- Warner JJ, Micheli LJ, Arslanian LE, et al. Scapulothoracic motion in normal shoulders and shoulders with glenohumeral instability and impingement syndrome. A study using Moiré topographic analysis. Clin Orthop Relat Res 1992; :191.
- Dirix A, Knuttgen HG, Tittle K. Strength and power. In: The Olympic Book of Sports Medicine, Wiley-Blackwell, Chicago 1991. p.181.
- Neer CS 2nd. Anterior acromioplasty for the chronic impingement syndrome in the shoulder: a preliminary report. J Bone Joint Surg Am 1972; 54:41.
- American Academy of Orthopaedic Surgeons. Shoulder Pain. OrthoInfo. http://orthoinfo.aaos.org/topic.cfm?topic=a00065 (Accessed on May 13, 2012).
- Levangie P, Norkin CC. Joint Structure and Function: A Comprehensive Analysis, 3rd, F.A. Davis, Philadelphia 2001.
- Knuttgen HG. Strength training and aerobic exercise: comparison and contrast. J Strength Cond Res 2007; 21:973.
- Hackney KJ, Engels HJ, Gretebeck RJ. Resting energy expenditure and delayed-onset muscle soreness after full-body resistance training with an eccentric concentration. J Strength Cond Res 2008; 22:1602.
- Reinold MM, Escamilla RF, Wilk KE. Current concepts in the scientific and clinical rationale behind exercises for glenohumeral and scapulothoracic musculature. J Orthop Sports Phys Ther 2009; 39:105.
- Holmgren T, Björnsson Hallgren H, Öberg B, et al. Effect of specific exercise strategy on need for surgery in patients with subacromial impingement syndrome: randomised controlled study. BMJ 2012; 344:e787.
- Kibler WB, Ludewig PM, McClure PW, et al. Clinical implications of scapular dyskinesis in shoulder injury: the 2013 consensus statement from the 'Scapular Summit'. Br J Sports Med 2013; 47:877.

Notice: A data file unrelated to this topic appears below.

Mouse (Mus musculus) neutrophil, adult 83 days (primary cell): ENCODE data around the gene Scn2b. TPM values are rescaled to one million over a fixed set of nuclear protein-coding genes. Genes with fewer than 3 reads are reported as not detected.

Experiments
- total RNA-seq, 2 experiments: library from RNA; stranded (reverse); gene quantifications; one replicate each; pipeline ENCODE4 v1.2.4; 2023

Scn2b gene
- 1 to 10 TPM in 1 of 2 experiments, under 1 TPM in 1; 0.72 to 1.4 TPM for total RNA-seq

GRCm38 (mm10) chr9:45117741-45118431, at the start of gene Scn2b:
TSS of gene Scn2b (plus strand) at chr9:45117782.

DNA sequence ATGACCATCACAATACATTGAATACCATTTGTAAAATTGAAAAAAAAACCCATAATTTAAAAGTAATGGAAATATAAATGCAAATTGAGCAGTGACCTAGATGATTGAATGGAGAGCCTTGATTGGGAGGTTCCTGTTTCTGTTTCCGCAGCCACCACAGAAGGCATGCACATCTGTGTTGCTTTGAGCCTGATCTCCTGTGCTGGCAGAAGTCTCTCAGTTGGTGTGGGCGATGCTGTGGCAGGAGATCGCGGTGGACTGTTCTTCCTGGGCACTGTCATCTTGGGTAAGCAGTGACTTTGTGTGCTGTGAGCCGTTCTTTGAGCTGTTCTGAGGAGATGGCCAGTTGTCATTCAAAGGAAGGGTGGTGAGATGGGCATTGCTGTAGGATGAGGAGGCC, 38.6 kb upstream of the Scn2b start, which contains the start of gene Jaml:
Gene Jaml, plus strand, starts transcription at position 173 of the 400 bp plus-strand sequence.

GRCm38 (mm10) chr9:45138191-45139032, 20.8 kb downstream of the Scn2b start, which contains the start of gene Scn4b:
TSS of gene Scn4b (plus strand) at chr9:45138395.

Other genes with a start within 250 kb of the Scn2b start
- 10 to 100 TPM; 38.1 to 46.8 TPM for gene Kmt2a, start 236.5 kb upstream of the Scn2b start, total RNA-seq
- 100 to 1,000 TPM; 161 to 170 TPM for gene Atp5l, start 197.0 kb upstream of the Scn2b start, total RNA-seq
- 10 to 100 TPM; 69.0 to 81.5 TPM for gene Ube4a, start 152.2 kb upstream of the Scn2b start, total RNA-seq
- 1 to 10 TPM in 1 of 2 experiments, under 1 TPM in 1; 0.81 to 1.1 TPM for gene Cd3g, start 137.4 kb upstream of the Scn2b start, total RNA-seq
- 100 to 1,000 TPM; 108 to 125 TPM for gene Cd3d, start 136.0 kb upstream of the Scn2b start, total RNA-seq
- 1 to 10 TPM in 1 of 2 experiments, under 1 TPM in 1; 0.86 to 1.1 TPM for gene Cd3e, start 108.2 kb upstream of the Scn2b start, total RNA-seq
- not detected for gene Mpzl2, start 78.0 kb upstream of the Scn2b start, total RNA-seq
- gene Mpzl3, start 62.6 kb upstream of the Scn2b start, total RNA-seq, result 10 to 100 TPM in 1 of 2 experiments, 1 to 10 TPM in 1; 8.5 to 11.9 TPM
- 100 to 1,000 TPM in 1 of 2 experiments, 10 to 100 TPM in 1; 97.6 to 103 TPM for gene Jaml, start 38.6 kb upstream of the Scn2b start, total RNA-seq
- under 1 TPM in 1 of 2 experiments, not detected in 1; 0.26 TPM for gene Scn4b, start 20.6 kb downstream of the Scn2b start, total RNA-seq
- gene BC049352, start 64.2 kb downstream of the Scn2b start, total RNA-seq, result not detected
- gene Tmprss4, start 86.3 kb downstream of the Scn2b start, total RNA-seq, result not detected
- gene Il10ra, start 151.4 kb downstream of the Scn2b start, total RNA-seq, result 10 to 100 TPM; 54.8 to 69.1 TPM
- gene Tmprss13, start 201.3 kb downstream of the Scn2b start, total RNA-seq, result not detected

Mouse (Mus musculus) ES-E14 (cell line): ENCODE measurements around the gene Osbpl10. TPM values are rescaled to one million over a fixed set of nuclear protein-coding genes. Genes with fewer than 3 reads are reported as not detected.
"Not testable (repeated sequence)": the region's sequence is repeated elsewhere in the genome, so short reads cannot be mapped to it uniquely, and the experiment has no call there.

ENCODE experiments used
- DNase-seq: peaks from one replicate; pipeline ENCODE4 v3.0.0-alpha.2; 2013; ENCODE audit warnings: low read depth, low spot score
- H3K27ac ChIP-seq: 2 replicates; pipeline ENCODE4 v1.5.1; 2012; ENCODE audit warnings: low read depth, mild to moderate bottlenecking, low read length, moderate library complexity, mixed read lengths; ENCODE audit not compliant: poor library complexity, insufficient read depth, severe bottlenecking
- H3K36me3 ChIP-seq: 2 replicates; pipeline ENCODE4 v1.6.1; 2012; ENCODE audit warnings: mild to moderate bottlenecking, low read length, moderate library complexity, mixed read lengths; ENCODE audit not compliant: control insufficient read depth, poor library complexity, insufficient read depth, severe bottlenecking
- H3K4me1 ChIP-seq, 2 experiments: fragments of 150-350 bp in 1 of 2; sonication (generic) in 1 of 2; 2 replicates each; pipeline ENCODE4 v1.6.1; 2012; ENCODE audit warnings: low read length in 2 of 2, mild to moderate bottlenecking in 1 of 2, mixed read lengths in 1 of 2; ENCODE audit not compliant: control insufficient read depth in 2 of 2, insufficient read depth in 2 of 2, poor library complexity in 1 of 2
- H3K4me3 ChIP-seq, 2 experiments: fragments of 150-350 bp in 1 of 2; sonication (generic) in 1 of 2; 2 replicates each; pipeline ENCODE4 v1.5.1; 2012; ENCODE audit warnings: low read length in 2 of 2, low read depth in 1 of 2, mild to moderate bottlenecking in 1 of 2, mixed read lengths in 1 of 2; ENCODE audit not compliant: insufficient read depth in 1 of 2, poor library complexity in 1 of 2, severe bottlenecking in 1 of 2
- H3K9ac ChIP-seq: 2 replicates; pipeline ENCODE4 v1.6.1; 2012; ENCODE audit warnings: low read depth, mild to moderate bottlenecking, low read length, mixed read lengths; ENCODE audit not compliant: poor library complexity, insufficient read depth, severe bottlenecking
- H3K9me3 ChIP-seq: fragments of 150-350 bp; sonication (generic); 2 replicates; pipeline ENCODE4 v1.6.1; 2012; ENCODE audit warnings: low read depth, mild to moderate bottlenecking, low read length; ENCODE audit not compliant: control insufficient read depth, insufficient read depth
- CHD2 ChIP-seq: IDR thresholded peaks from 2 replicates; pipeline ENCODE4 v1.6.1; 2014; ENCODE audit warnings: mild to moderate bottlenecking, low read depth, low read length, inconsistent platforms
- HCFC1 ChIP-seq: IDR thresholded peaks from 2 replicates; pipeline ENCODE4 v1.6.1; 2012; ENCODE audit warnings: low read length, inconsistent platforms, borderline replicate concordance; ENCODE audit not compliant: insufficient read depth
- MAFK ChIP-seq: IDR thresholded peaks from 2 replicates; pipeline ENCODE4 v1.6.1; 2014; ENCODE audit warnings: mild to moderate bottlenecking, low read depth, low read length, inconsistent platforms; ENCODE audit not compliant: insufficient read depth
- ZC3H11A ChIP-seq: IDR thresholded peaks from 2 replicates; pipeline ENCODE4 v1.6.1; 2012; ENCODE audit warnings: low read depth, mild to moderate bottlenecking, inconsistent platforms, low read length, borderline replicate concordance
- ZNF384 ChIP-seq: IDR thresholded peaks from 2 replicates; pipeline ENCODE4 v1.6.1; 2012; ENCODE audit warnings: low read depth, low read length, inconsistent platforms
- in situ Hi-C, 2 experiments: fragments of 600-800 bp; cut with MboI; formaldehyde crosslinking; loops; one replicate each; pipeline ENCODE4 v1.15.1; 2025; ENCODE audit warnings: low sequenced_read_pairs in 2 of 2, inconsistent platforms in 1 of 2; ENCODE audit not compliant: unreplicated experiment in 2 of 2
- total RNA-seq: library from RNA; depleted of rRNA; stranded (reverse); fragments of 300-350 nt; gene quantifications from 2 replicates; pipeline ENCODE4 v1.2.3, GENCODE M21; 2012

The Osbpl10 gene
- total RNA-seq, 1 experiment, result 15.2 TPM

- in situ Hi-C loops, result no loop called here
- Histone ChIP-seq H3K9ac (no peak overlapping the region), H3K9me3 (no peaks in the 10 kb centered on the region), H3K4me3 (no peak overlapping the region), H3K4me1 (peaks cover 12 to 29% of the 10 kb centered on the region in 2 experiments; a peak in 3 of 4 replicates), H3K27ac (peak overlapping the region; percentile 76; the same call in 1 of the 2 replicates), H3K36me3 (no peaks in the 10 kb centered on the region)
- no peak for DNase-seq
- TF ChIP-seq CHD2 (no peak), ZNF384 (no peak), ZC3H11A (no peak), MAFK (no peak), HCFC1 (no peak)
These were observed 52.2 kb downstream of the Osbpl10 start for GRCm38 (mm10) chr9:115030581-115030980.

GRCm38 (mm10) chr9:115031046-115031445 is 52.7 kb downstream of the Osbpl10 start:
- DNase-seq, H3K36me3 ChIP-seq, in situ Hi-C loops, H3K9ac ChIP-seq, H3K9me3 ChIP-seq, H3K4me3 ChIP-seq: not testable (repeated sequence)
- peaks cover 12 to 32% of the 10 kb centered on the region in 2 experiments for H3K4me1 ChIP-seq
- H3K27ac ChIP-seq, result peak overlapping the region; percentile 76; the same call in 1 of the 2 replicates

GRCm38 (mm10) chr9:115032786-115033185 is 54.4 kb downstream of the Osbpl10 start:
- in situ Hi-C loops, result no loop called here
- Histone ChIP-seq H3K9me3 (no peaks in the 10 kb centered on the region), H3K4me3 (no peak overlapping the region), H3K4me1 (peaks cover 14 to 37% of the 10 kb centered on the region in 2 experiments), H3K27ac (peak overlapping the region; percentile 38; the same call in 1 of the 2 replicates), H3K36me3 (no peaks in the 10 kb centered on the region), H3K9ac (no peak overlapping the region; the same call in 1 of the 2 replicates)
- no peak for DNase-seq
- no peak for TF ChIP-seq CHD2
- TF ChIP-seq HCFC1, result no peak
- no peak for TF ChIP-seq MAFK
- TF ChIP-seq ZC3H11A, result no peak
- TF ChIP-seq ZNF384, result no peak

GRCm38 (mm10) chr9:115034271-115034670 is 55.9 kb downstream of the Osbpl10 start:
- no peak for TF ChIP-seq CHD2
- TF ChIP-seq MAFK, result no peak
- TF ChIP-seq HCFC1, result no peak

- Pluim BM, van Cingel REH, Kibler WB. Shoulder to shoulder: stablilising instability, re-establishing rhythm, and rescuing the rotators! Br J Sports Med 2010; 44:299. http://bjsportmed.com/content/44/5/299.full.pdf+html (Accessed on May 21, 2012).
- Cools AM, Struyf F, De Mey K, et al. Rehabilitation of scapular dyskinesis: from the office worker to the elite overhead athlete. Br J Sports Med 2014; 48:692.
- Østerås H, Torstensen TA, Østerås B. High-dosage medical exercise therapy in patients with long-term subacromial shoulder pain: a randomized controlled trial. Physiother Res Int 2010; 15:232.
- Poppen NK, Walker PS. Forces at the glenohumeral joint in abduction. Clin Orthop Relat Res 1978; :165.
- McClure PW, Bialker J, Neff N, et al. Shoulder function and 3-dimensional kinematics in people with shoulder impingement syndrome before and after a 6-week exercise program. Phys Ther 2004; 84:832.
- Bernhardsson S, Klintberg IH, Wendt GK. Evaluation of an exercise concept focusing on eccentric strength training of the rotator cuff for patients with subacromial impingement syndrome. Clin Rehabil 2011; 25:69.
- Başkurt Z, Başkurt F, Gelecek N, Özkan MH. The effectiveness of scapular stabilization exercise in the patients with subacromial impingement syndrome. J Back Musculoskelet Rehabil 2011; 24:173.
- Senbursa G, Baltaci G, Atay A. Comparison of conservative treatment with and without manual physical therapy for patients with shoulder impingement syndrome: a prospective, randomized clinical trial. Knee Surg Sports Traumatol Arthrosc 2007; 15:915.
- Bang MD, Deyle GD. Comparison of supervised exercise with and without manual physical therapy for patients with shoulder impingement syndrome. J Orthop Sports Phys Ther 2000; 30:126.
- DEFINITION AND CLASSIFICATION
- ANATOMY AND BASIC BIOMECHANICS
- PRINCIPLES OF REHABILITATION
- REHABILITATION PROGRAM
- Step one: Improve scapular stability
- Step two: Strengthen the rotator cuff
- - Supraspinatus
- - External rotators (infraspinatus and teres minor)
- - Subscapularis
- Step three: Improve overall strength and coordination of shoulder complex
- WHERE TO BEGIN
- EVIDENCE SUPPORTING THIS APPROACH
- SUMMARY AND RECOMMENDATIONS